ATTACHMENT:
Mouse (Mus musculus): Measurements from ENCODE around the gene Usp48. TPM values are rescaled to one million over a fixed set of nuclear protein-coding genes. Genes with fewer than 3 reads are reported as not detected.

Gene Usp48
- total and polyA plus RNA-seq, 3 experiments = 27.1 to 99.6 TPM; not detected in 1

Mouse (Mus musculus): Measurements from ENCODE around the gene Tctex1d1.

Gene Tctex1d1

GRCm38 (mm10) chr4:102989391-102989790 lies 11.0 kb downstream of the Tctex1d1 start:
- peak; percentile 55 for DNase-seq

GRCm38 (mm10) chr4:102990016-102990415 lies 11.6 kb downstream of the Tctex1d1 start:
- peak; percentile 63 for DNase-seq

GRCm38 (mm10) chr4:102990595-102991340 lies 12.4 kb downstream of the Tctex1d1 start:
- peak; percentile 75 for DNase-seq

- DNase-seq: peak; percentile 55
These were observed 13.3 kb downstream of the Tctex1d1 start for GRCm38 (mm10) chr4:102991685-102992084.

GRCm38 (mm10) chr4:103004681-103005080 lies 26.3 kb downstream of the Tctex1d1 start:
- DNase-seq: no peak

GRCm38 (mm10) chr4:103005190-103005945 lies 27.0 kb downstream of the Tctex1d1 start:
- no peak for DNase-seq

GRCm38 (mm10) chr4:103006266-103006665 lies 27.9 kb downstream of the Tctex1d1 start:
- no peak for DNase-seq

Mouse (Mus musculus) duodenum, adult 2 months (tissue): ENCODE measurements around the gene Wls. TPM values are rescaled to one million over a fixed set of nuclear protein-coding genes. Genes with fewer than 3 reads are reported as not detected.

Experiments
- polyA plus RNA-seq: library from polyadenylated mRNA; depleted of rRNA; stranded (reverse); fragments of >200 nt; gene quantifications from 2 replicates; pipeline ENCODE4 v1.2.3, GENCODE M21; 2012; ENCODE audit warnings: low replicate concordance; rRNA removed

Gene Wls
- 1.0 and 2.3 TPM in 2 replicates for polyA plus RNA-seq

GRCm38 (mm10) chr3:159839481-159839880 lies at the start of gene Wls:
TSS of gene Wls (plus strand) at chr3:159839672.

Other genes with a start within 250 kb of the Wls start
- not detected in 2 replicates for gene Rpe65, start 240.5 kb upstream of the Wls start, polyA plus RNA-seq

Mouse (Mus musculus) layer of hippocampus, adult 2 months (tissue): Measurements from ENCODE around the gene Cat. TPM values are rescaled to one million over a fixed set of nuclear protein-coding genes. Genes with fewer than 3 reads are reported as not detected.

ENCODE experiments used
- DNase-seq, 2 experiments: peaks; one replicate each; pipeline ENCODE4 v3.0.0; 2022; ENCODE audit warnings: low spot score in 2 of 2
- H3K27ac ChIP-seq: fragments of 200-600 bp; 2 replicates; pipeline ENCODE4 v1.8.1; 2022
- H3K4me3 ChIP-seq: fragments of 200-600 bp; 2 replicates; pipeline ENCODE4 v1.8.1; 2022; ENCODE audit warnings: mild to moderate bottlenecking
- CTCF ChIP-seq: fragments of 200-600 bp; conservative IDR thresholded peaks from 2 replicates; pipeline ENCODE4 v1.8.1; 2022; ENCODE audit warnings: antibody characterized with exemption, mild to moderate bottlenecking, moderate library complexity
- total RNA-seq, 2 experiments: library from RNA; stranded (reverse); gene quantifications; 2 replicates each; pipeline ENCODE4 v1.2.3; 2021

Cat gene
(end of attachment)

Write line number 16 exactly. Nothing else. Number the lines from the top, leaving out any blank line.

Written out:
GRCm38 (mm10) chr4:103005190-103005945 lies 27.0 kb downstream of the Tctex1d1 start: